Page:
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The Student Community And Polity in Bengal: Why It Has Lost Track

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By Saikat Bose:

I remember a scene from Ray’s Pratidwandi where the protagonist played by Dhritimaan Chatterjee appears for a job interview. He is asked what according to him is the biggest international occurence after the world wars. Dhritimaan replies that he considers the Vietnam War to be the most shocking event of his times. Cinema being a mirror of society holds for us the turmoil of the times when the streets of Calcutta resonated with the cries of “tomar naam amar naam,Vietnam Vietnam”.

Ray’s hero is only a representative of that multitude of young minds whose concerns and ideas operated beyond the constricted realm of narrow personal interests. It was the voice of an educated,conscious mass which was to bring about the Naxalite revolution. One of the darkest periods in the history of Bengal, the Naxalbari revolution marked a significant discourse in the political history of India. It showed an educated mass revolting against the aura of cold elitism exuded by Congress leaders, who were then in power. For the first time after independence, a movement led by the youth refused to identify the “sympathetic concerns” of dynastic politics and ‘demanded’ their rights.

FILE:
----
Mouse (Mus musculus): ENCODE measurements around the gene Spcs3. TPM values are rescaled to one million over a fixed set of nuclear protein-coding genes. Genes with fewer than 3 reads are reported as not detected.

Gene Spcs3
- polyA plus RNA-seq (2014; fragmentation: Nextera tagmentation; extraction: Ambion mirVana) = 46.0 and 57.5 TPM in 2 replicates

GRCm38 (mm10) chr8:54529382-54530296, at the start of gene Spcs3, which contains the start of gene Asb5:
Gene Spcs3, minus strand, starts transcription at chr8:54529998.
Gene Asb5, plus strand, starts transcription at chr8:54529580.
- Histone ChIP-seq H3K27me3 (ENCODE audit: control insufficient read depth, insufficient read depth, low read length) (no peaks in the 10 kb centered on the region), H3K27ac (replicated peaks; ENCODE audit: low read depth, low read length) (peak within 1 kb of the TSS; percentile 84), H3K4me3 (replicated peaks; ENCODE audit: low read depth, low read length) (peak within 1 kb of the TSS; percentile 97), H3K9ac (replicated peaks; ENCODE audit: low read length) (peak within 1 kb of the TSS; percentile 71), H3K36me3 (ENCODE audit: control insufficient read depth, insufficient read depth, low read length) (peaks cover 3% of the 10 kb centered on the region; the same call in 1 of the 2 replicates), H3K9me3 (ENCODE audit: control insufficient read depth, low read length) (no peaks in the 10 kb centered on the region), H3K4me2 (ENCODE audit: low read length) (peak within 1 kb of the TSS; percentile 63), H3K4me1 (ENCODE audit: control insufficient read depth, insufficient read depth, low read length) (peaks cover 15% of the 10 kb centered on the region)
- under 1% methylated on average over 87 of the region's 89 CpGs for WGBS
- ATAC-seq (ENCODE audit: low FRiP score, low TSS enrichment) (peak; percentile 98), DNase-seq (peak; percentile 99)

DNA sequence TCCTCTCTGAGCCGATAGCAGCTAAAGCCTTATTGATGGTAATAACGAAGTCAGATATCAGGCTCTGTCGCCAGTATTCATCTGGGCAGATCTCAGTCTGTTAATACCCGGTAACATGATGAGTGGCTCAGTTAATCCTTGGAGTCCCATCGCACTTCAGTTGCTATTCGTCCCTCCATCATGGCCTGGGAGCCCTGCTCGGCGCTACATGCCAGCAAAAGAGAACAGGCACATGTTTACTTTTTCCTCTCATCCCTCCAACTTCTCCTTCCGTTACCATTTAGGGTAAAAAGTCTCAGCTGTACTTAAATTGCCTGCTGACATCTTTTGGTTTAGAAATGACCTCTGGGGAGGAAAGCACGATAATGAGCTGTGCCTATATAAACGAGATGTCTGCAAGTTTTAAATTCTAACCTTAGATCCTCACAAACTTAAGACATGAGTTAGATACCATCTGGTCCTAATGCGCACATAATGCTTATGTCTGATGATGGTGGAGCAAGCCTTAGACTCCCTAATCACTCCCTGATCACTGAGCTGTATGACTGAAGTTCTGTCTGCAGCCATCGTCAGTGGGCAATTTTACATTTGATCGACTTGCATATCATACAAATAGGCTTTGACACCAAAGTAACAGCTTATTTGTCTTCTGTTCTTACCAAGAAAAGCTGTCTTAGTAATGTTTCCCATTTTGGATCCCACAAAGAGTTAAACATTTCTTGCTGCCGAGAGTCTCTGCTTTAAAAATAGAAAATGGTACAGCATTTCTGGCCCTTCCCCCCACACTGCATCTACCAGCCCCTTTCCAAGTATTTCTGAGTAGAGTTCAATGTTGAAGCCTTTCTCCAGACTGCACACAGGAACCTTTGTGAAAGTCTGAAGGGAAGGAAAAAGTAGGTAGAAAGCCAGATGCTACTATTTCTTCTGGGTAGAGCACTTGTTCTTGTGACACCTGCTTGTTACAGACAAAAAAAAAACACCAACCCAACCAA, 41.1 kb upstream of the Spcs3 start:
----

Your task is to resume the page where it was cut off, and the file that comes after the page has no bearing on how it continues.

Since then the academic realm of Bengal has been abuzz with considerable political activity.Be it Operation Bluestar or Babri Masjid demolition, Godhra riots or the recent Nandigram killings, the student community of Bengal has always voiced its opinions and have served to amplify the cries of the downtrodden,the exploited and the wronged into a deafening cacophony for the ears of every autocratic authority. Splinters of revolt have come together to form the revolutionary fire that has scalded the tentacles of authoritative establishments. However revolutions need a cause and ideologies need circumstances and both causes and circumstances change with time. A closer look at the active student organisations functioning currently in the state would reveal that its all smoke and no fire. The cause of student politics has been lost amidst the noise of slogans and the colurs of graffiti. National and Regional political parties in order to build a strong support base have created student organisations. Such organisations are nothing but masked mouthpieces of their mother parties and serve to repress the autonomy of student communities to voice their opinion. This leads to a situation where politics is not about having an individual opinion but rather having an opinion that matches with one of the political parties operating in the state. So, the argument at the assembly is re-enacted in the battle within the campus, often leading to short term injuries to students’ bodies and long term injuries to their career prospects and personality development. The reactions of this ‘so-called’ crowd of student politicians after a national event of political significance is absurd. A ‘loyal’ member of Student Federation of India would be curiously indifferent to a genocide allegedly brought about by CPI(M). Conversely, a Trinamool Youth Congress member would pronounce every accident to be a result of a CPM conspiracy. Their deep-rooted belief in factually erratic concepts can easily outperform the religious indroctinations of religious funfamentalists. What is more interesting is a feeling of being perenially victimised by the ‘Other’. In an attempt to prevail over the influence of the Ruling Party or the Opposition, student leaders comfortably forget about the interests of the community they represent. More often than not, the act of supporting a particular party is motivated by personal relationships among student than by an actual knowledge of ideologies and their relevance in the contemporary society. What emerges is a drama of personal affections or contempt dresses in the garb of social responsiility and political consciousness. Such a political culture not only jeopardises the careers of thousands of students who become instruments in the hands of extra-campus powers but also ensure a political paralysis among the youth of the state by making them voices which echo the ideology of political parties.